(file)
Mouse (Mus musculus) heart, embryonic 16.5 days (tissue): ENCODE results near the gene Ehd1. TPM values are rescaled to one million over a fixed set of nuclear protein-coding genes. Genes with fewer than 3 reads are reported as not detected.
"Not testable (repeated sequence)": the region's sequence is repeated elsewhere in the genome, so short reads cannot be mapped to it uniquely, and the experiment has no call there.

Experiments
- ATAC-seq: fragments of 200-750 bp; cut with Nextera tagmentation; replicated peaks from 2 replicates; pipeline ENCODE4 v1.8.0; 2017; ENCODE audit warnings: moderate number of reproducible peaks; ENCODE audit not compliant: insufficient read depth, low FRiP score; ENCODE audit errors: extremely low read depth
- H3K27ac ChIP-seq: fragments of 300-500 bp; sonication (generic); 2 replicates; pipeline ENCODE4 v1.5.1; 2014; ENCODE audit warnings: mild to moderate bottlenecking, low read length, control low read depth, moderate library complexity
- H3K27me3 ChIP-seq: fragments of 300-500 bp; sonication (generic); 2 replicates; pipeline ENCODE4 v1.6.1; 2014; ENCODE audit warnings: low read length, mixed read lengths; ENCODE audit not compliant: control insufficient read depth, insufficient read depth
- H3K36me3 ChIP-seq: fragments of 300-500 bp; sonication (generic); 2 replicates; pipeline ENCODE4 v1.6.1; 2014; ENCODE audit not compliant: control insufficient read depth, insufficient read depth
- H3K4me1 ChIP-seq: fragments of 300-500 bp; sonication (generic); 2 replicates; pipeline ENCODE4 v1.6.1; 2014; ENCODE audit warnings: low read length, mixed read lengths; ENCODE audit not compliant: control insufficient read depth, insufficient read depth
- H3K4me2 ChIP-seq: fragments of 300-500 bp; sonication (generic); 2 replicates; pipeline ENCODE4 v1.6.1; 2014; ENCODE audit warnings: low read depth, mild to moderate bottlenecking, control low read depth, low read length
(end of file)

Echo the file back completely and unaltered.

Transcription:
Mouse (Mus musculus) heart, embryonic 16.5 days (tissue): ENCODE results near the gene Ehd1. TPM values are rescaled to one million over a fixed set of nuclear protein-coding genes. Genes with fewer than 3 reads are reported as not detected.
"Not testable (repeated sequence)": the region's sequence is repeated elsewhere in the genome, so short reads cannot be mapped to it uniquely, and the experiment has no call there.

Experiments
- ATAC-seq: fragments of 200-750 bp; cut with Nextera tagmentation; replicated peaks from 2 replicates; pipeline ENCODE4 v1.8.0; 2017; ENCODE audit warnings: moderate number of reproducible peaks; ENCODE audit not compliant: insufficient read depth, low FRiP score; ENCODE audit errors: extremely low read depth
- H3K27ac ChIP-seq: fragments of 300-500 bp; sonication (generic); 2 replicates; pipeline ENCODE4 v1.5.1; 2014; ENCODE audit warnings: mild to moderate bottlenecking, low read length, control low read depth, moderate library complexity
- H3K27me3 ChIP-seq: fragments of 300-500 bp; sonication (generic); 2 replicates; pipeline ENCODE4 v1.6.1; 2014; ENCODE audit warnings: low read length, mixed read lengths; ENCODE audit not compliant: control insufficient read depth, insufficient read depth
- H3K36me3 ChIP-seq: fragments of 300-500 bp; sonication (generic); 2 replicates; pipeline ENCODE4 v1.6.1; 2014; ENCODE audit not compliant: control insufficient read depth, insufficient read depth
- H3K4me1 ChIP-seq: fragments of 300-500 bp; sonication (generic); 2 replicates; pipeline ENCODE4 v1.6.1; 2014; ENCODE audit warnings: low read length, mixed read lengths; ENCODE audit not compliant: control insufficient read depth, insufficient read depth
- H3K4me2 ChIP-seq: fragments of 300-500 bp; sonication (generic); 2 replicates; pipeline ENCODE4 v1.6.1; 2014; ENCODE audit warnings: low read depth, mild to moderate bottlenecking, control low read depth, low read length